A federal agency recently issued important guidance on a question some retail store executives may never have considered — how to handle restroom access for transgender employees.

In its Guide to Restroom Access for Transgender Workers, published June 1, OSHA staked out a clear position: Employees should have access to restrooms based on their inward gender identity, not on the employer’s opinion as to which restroom they should use. Earlier this year, EEOC issued similar language. 

All of this makes compliance for your stores and corporate offices a simple affair, right? Well, yes and no.

Not everyone is in step with the federal government’s progressive views. Take the transition of former Olympic athlete Bruce Jenner into Caitlyn Jenner. The mostly broad-minded media coverage of Jenner’s transformation shows how far American society has come on this issue. And yet Jenner’s story still sparked a backlash in some quarters — expressions of mean-spirited mockery, moral indignation and everything in between. It all reminds me of the early part of my legal career in the 1980s, an era when Americans were awakening to the realities of sexual harassment. Back in those days, c-suite executives would often make obviously sexist comments during sensitivity training exercises. After being chided by the legal team, they would blurt out incredulously, “Why can’t I say that?”

Thus, it is quite possible a store manager grappling with the restroom-access issue could make big blunders.

Here are some direct quotes from OSHA and EEOC:

  • “… a person who identifies as a man should be permitted to use men’s restrooms, and a person who identifies as a woman should be permitted to use women’s restrooms. The employee should determine the most appropriate and safest option for him- or herself.”
  • Transgender employees “cannot be denied access to the common restrooms used by other employees of the same gender identity, regardless of whether that employee has had any medical procedure or whether other employees’ may have negative reactions to allowing the employee to do so [emphasis added].”
  • “…no employee should be required to use a segregated facility apart from other employees because of their gender identity or transgender status.”
  • “…employees are not asked to provide any medical or legal documentation of their gender identity in order to have access to gender-appropriate facilities.”

Even an open-minded manager with good intentions could easily violate one or more of the above guidelines if allowed to “wing it.” For example, several court cases have hinged on situations in which women employees complained to their managers about the presence of transgender employees in the women’s room. You can see how a manager might try to improvise: “Of course it’s OK for you to use the female-only restroom,” the manager says, “but you’ll first have to bring in a doctor’s note proving you have had surgery.” As the feds see it, that’s a big no-no.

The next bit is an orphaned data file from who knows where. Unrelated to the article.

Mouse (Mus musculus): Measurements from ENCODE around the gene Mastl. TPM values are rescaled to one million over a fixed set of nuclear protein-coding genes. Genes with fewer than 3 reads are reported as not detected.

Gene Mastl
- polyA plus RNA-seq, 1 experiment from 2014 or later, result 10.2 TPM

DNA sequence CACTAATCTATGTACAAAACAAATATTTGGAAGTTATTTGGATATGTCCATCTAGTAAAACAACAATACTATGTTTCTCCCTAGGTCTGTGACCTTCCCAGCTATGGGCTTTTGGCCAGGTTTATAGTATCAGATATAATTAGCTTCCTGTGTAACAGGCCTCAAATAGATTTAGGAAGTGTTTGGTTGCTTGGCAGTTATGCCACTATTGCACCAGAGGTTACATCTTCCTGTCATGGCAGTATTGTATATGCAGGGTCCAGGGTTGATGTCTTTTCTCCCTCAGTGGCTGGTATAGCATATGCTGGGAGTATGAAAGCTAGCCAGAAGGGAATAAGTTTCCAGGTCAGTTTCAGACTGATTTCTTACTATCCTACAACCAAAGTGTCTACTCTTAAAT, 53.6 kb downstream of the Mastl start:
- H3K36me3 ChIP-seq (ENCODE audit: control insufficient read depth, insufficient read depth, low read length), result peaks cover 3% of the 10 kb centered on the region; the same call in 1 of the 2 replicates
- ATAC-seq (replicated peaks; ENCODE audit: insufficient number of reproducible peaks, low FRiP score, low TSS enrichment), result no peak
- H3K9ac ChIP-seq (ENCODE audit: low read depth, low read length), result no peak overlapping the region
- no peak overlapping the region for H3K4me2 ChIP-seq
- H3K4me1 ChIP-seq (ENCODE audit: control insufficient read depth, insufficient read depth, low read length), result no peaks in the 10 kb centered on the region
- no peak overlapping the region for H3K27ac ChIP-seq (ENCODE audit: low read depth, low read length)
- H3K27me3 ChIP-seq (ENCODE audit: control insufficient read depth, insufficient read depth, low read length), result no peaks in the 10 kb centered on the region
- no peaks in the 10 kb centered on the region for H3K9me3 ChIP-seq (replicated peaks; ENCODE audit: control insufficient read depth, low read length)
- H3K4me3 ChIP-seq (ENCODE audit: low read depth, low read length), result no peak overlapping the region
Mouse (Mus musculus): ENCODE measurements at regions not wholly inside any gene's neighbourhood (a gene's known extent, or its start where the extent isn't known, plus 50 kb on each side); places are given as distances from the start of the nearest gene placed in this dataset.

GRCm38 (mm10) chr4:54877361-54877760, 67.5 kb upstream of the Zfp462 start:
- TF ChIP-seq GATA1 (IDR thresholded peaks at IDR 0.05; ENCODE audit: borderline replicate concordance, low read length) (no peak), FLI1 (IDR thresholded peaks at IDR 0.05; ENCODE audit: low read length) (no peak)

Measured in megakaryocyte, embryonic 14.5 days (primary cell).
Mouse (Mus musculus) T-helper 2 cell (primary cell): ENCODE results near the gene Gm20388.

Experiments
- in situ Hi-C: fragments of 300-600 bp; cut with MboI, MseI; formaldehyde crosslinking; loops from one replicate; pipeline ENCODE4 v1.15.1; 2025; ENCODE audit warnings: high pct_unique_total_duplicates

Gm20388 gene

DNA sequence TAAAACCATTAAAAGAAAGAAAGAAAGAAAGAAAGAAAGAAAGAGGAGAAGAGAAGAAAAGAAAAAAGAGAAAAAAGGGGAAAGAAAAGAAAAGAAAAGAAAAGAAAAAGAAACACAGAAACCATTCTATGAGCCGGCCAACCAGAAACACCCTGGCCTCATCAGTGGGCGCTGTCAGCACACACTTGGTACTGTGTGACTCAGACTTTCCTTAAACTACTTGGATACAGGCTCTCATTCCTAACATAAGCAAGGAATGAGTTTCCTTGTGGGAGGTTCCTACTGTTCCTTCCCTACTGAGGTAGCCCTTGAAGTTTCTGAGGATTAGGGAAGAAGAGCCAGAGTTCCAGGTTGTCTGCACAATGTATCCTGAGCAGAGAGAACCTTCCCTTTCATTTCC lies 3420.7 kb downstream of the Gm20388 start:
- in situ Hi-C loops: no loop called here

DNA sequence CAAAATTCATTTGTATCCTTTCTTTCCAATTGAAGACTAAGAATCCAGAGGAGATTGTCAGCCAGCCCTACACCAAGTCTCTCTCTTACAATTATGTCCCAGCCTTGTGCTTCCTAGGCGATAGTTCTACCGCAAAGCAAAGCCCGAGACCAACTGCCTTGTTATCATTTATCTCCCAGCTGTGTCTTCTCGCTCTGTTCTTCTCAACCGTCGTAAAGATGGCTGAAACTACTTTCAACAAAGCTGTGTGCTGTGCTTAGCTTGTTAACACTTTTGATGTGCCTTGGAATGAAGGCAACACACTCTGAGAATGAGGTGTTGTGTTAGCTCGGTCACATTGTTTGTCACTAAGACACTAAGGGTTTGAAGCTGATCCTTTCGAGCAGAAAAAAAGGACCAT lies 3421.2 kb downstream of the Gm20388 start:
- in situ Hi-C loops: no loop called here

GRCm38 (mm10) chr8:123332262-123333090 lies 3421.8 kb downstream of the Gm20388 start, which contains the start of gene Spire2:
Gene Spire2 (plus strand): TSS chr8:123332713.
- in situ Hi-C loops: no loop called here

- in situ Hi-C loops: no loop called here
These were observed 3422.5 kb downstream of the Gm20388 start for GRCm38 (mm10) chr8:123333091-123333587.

Another seemingly “middle ground” solution would be for a manager to say to a transgender employee “Well, you can use the single-occupancy restroom in my office. How about that?” According to OSHA, singling out transgender employees in this way poses a health and safety risk. 

If transgender employees are asked to use different restrooms than everybody else, the agency reasons, this could embarrass them and prompt them to avoid using restrooms altogether at work — a situation that could eventually cause the transgender employee to develop urinary tract infections or bowel and bladder problems. (If your company is small enough to simply have one or two single-occupancy, gender-neutral restrooms, OSHA actually likes that solution. The agency also lauds the use of “multiple-occupant, gender-neutral restroom facilities with lockable single occupant stalls.”) 

Worst Scenario 

Of course, the worst scenario would be one in which your employees were hostile to their transgender colleagues. This could be relatively subtle: After someone begins presenting as transgender, a manager might insist on continuing to say “John” rather than “Jane” or “he” rather than “she.” 

Or it could be overt, as in the case of insults, jeers or mockery. While the courts are all over the map with respect to transgender rights, the momentum is clearly toward their eventual recognition. A hostile work environment has long been understood as legitimate grounds for harassment and discrimination claims; make sure your stores and corporate offices are open and accommodating toward transgender people. 

The bottom line? If you already have a restroom-access policy for transgender employees, work with counsel to make sure it is in line with the newly published OSHA guidance. If your chain lacks such a policy, have your legal team use those guidelines to draft one. You should also make sure your employees are well educated on these issues. Sensitivity training is in order: Employees must understand the importance, not only of complying with the letter of your policy, but also with adhering to its spirit of fairness.